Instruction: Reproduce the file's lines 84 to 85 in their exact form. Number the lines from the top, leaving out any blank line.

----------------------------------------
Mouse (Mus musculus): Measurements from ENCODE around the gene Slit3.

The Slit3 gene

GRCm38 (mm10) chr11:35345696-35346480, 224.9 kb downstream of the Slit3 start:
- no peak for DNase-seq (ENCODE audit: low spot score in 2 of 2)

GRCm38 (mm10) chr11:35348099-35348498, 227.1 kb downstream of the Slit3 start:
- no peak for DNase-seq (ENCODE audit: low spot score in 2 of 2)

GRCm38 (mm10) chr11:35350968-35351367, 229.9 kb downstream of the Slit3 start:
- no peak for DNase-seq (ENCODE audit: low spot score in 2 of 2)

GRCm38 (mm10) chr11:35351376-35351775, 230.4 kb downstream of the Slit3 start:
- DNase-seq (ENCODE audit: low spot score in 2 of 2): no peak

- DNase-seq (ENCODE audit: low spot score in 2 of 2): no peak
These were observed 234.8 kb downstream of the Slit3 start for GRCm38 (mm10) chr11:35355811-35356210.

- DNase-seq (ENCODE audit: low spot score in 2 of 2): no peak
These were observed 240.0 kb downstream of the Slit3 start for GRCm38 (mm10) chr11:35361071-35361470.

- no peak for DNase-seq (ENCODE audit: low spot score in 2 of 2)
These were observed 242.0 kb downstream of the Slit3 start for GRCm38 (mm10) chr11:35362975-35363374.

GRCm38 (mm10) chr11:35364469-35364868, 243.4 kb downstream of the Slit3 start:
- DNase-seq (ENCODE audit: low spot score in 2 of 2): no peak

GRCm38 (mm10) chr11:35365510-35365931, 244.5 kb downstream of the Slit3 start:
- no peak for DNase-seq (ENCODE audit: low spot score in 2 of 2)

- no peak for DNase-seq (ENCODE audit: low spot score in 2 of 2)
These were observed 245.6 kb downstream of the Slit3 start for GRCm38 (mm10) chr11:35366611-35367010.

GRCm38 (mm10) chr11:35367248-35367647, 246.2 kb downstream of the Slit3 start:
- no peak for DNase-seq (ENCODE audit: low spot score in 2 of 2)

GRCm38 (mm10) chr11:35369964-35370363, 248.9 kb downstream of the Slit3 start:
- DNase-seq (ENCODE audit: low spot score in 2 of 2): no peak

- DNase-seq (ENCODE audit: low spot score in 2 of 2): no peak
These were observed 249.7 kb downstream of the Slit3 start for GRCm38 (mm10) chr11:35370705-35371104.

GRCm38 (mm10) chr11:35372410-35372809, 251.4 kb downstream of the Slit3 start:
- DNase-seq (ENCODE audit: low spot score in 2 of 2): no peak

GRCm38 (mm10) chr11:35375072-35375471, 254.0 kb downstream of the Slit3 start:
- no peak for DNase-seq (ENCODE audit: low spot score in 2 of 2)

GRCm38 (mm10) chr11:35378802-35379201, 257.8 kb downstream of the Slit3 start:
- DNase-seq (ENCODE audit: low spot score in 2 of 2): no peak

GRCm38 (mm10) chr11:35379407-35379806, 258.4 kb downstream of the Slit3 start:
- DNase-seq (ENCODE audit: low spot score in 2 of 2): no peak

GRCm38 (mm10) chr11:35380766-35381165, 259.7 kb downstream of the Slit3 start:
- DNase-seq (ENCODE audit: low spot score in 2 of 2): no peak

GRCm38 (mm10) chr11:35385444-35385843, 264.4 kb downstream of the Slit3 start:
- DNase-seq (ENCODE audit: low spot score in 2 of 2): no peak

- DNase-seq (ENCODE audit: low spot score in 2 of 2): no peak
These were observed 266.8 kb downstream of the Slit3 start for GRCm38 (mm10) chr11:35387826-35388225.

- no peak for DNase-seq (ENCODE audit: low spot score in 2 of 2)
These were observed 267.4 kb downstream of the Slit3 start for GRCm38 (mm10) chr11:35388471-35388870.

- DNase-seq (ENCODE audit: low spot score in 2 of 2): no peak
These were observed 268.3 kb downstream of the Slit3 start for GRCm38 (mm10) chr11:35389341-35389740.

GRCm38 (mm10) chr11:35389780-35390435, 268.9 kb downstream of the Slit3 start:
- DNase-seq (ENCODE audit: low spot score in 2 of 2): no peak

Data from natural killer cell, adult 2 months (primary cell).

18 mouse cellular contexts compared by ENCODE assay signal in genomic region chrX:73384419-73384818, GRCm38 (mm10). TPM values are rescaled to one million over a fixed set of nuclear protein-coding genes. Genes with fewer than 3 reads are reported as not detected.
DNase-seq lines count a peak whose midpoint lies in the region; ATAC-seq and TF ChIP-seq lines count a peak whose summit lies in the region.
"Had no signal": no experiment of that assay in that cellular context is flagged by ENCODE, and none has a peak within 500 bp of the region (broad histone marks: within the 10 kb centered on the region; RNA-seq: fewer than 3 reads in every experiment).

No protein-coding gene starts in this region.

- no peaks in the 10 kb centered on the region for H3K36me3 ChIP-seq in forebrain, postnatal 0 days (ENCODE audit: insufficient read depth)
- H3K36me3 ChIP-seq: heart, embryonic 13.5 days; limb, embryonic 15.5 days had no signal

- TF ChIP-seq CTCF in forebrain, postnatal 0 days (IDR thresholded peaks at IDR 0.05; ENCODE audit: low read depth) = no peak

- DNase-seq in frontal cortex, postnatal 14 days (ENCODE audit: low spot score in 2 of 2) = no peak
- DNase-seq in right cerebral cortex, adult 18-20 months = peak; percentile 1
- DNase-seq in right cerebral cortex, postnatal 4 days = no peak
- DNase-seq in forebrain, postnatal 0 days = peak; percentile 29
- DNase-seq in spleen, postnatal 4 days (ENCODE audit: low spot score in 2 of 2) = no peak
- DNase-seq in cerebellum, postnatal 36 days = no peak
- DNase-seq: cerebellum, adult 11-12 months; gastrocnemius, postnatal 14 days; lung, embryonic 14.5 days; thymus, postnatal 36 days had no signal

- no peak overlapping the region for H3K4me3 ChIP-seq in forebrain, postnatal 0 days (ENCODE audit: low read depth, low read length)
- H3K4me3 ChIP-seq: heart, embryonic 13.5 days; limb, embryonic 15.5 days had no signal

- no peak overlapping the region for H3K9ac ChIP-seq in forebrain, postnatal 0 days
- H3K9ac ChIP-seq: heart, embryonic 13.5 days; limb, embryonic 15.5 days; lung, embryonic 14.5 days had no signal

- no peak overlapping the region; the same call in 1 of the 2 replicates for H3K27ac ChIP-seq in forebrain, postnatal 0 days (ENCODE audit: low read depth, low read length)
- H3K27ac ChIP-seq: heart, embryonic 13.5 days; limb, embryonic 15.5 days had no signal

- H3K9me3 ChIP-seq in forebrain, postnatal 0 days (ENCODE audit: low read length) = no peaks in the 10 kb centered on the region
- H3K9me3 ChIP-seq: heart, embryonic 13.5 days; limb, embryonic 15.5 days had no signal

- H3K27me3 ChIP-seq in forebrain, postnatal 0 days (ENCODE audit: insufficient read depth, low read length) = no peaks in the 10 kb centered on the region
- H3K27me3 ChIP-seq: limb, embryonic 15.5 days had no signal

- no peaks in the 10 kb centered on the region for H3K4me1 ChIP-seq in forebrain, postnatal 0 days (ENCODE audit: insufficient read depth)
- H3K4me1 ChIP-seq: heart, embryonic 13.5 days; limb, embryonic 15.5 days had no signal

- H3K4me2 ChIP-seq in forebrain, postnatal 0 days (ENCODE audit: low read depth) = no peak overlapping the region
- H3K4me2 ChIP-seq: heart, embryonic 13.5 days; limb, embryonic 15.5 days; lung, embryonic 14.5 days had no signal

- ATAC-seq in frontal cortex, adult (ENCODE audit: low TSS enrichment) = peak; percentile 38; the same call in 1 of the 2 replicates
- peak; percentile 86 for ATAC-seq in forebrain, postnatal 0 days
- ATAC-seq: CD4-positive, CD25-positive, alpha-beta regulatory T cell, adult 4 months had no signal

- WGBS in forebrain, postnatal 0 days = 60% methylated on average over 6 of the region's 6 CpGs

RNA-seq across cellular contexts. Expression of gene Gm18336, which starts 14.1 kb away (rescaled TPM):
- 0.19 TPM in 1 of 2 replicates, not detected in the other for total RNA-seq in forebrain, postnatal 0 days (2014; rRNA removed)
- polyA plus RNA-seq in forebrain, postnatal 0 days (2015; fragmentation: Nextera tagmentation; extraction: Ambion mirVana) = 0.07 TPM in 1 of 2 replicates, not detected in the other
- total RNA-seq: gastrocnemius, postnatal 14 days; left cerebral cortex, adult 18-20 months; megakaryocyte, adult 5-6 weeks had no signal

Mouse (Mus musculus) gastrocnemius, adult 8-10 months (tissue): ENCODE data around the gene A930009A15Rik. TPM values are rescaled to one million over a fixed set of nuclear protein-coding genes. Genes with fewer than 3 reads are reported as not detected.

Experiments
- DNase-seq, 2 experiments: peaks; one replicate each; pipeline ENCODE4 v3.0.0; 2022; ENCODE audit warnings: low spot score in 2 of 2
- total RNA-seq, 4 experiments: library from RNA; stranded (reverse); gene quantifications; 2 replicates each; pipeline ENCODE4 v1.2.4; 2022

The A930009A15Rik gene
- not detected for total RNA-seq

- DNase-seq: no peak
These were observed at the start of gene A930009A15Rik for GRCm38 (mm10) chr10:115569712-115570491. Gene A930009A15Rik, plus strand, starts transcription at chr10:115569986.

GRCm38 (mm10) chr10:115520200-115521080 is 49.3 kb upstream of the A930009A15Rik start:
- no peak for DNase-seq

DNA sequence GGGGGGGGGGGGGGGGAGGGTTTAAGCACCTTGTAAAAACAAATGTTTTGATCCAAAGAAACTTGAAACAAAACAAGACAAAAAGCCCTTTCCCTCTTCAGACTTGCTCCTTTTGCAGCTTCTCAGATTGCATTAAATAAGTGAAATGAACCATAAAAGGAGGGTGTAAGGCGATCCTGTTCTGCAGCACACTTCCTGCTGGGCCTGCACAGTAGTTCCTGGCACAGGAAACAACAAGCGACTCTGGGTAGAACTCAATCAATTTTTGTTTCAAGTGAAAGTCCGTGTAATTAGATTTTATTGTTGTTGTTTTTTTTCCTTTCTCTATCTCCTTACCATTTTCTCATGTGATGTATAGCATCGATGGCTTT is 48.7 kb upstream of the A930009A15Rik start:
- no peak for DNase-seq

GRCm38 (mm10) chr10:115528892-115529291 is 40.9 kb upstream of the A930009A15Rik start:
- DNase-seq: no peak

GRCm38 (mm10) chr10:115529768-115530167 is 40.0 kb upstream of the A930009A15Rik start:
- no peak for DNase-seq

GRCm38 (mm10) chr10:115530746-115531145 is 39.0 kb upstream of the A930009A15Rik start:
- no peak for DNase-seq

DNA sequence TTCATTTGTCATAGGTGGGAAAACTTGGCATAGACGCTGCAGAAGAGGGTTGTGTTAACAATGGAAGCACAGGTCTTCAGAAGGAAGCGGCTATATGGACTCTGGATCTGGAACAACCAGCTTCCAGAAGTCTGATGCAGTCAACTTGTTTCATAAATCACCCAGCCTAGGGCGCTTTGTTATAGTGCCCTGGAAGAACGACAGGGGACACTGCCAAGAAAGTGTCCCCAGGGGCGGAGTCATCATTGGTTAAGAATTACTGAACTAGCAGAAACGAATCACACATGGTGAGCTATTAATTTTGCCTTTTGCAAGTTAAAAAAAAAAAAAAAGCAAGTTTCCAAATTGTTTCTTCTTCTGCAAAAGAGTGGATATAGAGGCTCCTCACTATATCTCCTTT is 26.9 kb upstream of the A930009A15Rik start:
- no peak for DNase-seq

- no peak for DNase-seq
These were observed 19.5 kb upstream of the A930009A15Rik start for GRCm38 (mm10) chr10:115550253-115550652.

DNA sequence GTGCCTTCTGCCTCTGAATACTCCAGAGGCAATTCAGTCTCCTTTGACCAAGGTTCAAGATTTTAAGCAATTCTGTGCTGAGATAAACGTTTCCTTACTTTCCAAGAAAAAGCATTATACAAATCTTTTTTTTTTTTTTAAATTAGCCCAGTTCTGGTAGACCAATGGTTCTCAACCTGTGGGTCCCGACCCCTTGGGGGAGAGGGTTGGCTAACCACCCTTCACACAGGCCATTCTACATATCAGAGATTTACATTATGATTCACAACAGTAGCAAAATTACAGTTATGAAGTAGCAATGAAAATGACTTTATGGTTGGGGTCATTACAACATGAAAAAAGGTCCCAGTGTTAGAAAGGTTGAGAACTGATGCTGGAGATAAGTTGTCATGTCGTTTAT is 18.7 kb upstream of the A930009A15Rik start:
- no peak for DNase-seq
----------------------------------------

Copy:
- polyA plus RNA-seq in forebrain, postnatal 0 days (2015; fragmentation: Nextera tagmentation; extraction: Ambion mirVana) = 0.07 TPM in 1 of 2 replicates, not detected in the other
- total RNA-seq: gastrocnemius, postnatal 14 days; left cerebral cortex, adult 18-20 months; megakaryocyte, adult 5-6 weeks had no signal